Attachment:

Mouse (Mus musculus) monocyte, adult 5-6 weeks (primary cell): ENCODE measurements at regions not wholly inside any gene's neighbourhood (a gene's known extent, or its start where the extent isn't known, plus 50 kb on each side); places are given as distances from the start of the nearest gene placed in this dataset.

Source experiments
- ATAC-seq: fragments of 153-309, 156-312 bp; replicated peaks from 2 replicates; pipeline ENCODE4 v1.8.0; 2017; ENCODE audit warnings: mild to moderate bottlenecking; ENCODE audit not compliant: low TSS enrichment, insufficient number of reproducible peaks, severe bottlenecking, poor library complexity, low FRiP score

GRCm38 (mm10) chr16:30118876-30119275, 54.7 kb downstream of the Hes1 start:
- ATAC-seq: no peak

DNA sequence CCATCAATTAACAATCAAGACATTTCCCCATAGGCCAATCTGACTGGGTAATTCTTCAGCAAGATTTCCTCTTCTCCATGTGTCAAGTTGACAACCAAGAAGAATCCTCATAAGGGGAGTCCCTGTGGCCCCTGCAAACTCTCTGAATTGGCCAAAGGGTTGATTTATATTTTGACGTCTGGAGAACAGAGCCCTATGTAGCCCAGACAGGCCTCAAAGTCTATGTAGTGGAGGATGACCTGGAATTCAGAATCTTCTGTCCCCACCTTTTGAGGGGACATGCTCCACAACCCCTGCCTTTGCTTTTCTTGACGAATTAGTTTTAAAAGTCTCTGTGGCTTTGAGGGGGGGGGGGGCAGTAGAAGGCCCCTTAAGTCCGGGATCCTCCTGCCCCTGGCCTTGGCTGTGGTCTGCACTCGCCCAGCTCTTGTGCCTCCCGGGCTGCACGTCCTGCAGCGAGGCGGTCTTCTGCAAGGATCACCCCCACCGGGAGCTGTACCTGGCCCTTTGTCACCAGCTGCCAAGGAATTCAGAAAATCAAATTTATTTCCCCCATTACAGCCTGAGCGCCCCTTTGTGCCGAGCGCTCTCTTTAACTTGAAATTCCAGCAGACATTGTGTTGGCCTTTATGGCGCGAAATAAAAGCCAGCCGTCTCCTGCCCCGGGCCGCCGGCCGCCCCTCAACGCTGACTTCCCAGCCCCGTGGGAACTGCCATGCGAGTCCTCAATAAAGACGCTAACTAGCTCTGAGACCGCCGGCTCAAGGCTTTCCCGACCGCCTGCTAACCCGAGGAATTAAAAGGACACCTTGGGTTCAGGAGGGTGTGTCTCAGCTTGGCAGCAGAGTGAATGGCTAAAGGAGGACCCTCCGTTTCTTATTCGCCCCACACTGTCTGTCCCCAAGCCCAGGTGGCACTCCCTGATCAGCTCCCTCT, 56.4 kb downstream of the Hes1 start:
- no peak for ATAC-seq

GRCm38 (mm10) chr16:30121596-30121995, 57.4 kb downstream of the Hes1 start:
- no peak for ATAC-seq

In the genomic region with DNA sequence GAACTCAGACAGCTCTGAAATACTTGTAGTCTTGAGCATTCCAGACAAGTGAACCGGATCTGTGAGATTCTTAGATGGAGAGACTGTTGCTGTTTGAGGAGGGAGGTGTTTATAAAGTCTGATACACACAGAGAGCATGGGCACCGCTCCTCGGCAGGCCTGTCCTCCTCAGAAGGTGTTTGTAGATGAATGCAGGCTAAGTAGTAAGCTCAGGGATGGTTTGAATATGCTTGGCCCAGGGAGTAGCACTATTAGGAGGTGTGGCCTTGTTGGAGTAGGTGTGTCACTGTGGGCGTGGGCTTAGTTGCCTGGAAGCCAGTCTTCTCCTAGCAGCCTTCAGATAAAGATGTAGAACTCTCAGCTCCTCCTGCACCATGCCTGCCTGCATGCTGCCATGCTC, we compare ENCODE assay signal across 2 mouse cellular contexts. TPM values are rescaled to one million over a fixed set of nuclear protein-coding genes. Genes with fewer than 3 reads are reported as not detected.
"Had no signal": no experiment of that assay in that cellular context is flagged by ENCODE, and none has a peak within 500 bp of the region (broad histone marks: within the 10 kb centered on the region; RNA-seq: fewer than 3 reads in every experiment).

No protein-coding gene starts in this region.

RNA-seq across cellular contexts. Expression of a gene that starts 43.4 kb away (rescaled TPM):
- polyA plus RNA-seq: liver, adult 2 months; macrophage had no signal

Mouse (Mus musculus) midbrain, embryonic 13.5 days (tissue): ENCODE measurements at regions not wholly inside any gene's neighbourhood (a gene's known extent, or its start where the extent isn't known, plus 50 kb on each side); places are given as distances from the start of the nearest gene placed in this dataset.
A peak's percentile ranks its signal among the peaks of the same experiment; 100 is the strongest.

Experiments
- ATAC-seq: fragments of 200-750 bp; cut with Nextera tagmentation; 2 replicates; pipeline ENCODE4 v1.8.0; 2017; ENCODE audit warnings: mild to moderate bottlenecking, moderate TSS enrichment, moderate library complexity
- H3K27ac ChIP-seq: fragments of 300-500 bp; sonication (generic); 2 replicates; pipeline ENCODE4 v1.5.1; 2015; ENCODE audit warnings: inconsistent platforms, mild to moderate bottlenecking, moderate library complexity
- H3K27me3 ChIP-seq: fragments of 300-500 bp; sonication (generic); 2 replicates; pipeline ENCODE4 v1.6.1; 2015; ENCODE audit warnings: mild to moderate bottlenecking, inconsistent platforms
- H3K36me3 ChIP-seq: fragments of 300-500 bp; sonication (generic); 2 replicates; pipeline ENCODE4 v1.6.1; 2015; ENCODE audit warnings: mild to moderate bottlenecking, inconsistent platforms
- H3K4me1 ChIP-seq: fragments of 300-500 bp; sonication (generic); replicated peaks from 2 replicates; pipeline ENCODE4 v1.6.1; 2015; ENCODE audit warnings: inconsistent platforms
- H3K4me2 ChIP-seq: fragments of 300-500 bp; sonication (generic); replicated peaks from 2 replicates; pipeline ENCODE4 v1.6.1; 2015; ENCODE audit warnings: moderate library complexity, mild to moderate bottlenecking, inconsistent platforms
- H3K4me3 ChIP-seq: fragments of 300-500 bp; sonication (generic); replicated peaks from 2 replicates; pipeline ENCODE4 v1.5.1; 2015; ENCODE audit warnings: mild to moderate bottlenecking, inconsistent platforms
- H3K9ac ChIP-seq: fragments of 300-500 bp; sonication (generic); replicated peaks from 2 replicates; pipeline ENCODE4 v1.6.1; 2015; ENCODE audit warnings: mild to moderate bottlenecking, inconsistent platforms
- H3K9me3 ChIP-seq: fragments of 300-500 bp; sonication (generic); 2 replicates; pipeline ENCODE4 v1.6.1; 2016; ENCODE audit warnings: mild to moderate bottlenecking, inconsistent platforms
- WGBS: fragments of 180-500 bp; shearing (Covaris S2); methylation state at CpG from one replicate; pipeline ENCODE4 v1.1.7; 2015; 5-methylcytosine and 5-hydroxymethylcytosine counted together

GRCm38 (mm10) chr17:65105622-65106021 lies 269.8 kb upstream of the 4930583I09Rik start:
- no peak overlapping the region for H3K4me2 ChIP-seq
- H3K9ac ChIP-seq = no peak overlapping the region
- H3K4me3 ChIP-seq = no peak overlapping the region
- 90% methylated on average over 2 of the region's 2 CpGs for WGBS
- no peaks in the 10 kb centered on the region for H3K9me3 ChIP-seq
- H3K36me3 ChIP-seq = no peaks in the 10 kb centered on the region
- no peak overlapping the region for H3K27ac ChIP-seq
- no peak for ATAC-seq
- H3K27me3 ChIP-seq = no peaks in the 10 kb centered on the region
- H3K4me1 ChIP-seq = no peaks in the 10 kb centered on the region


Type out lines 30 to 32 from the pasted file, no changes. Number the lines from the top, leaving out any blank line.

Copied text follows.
- H3K9ac ChIP-seq = no peak overlapping the region
- H3K4me3 ChIP-seq = no peak overlapping the region
- 90% methylated on average over 2 of the region's 2 CpGs for WGBS